Wisconsin individuals who are disabled may wonder what rights they have under the Americans with Disabilities Act when they seek employment. This act provides protection to individuals who suffer from a substantial disability that significantly impairs their life.
An individual must be able to perform the job’s essential duties. However, if the job has non-essential duties that the disabled individual cannot do, the employer must make accommodations for that. There are a number of reasonable accommodations an employer might make for a disabled employee such as permitting a flexible schedule or making the workplace more accessible. Other accommodations might include changing training materials or procedures, restructuring the job or even assigning the employee to a different job.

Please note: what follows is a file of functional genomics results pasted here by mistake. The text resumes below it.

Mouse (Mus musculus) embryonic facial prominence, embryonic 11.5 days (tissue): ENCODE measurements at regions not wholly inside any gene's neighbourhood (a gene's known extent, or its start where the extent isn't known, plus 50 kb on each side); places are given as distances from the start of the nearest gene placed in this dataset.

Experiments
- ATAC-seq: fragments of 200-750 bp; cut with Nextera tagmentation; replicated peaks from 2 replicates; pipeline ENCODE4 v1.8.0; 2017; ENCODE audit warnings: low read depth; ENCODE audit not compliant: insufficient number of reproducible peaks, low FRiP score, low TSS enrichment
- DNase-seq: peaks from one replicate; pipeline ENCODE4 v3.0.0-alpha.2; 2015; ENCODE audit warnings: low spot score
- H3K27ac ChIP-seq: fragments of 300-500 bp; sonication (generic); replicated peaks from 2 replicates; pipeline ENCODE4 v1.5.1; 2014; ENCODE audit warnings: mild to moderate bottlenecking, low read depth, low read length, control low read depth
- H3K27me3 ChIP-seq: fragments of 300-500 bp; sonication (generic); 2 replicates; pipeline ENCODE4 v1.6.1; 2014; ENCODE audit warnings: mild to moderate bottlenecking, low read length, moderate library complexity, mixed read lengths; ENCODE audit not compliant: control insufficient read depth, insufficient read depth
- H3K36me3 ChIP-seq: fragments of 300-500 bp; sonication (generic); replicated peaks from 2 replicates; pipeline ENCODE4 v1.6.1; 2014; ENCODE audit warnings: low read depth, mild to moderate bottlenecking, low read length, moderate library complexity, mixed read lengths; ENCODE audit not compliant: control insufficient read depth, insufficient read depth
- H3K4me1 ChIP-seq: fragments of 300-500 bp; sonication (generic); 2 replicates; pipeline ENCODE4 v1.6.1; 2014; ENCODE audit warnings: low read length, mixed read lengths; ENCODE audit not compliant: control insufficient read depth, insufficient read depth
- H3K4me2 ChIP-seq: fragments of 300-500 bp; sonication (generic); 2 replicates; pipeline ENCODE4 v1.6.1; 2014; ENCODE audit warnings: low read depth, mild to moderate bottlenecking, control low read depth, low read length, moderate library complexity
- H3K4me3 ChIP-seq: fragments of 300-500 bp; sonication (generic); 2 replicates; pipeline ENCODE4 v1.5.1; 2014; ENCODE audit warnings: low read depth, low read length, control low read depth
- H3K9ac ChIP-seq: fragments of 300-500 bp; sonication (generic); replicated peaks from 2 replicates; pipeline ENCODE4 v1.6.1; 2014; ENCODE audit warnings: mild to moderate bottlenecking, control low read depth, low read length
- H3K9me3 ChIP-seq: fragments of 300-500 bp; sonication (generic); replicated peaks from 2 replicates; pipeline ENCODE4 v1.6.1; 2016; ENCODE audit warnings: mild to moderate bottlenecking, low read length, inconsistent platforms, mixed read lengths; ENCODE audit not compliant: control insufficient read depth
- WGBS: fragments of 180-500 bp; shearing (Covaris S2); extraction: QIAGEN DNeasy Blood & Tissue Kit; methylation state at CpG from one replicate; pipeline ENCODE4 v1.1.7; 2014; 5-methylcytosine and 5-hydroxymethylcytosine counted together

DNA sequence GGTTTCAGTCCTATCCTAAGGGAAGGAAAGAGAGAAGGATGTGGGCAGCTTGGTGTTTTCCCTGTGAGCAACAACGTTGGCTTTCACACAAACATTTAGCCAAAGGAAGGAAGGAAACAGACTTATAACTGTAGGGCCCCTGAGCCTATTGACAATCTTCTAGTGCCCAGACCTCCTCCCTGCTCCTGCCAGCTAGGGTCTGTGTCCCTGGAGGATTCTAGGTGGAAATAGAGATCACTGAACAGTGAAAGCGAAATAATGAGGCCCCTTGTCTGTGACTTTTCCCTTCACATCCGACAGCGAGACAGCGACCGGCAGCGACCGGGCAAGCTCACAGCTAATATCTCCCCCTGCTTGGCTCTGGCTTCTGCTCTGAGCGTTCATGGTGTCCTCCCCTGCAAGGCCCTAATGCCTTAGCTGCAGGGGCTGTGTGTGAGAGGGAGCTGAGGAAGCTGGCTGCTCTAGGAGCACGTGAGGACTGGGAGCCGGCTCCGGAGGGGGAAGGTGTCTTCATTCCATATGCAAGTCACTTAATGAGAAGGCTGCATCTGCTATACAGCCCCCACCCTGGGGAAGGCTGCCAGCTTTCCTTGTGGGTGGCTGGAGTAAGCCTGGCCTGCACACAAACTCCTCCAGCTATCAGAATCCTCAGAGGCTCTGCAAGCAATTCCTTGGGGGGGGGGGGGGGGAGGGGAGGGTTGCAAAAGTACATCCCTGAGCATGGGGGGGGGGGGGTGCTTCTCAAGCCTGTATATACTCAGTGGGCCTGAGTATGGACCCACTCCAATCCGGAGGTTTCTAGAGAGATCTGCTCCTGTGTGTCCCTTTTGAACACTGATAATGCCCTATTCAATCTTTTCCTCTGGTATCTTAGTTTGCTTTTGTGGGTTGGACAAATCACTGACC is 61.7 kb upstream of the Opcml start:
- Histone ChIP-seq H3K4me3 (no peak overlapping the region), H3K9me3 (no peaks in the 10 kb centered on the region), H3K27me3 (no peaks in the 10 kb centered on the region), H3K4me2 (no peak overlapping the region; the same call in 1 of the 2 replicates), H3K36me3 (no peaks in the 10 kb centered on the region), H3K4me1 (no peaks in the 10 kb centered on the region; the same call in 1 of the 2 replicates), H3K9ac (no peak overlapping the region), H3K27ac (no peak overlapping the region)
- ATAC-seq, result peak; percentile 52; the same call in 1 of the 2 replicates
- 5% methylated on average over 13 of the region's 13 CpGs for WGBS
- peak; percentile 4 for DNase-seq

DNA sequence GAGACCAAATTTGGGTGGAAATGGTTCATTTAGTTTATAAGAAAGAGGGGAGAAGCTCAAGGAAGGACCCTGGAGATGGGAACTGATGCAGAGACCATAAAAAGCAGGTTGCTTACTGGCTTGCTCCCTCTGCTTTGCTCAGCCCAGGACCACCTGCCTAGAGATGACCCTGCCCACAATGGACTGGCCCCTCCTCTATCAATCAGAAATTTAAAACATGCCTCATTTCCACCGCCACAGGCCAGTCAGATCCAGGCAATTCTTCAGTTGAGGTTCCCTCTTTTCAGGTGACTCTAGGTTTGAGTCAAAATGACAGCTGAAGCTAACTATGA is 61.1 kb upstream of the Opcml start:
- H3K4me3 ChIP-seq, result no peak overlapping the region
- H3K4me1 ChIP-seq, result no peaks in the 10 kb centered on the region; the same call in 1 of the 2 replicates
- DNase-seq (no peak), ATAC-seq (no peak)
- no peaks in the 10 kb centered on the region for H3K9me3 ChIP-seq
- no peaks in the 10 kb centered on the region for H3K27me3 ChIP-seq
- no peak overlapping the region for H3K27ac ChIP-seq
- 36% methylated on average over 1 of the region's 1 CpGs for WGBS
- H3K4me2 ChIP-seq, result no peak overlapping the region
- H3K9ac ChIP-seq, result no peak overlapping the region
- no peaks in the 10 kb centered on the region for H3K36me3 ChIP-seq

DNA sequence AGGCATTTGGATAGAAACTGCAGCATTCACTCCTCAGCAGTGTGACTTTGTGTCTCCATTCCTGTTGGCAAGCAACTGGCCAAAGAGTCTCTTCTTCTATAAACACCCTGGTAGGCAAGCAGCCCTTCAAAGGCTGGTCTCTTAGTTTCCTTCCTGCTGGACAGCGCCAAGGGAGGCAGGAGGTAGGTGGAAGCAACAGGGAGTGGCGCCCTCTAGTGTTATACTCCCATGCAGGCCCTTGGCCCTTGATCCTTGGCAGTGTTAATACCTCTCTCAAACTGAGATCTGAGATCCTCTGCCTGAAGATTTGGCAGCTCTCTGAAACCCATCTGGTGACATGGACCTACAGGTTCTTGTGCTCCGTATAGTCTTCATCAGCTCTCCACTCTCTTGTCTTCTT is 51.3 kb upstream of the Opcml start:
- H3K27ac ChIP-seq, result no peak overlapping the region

Employers may ask employees or job candidates about their ability to perform the job, but they are not permitted to ask about medical conditions. If other employees in the same position are required to take medical exams, the disabled employee may be required to as well. An individual who feels they have been discriminated against in the workplace could contact the Equal Employment Opportunity Commission. Mediation might also be used to settle disputes with an employer.
For disabled individuals who are unable to resolve their issues with their employers, it may be necessary to file a lawsuit. Furthermore, individuals who begin work when they are not disabled and then subsequently become disabled are also protected. With an individual for whom this is the case, the employer might refuse to make a reasonable accommodation or might switch the individual to a lower position at lower pay. If this occurs, legal action might result in compensation for the associated damages.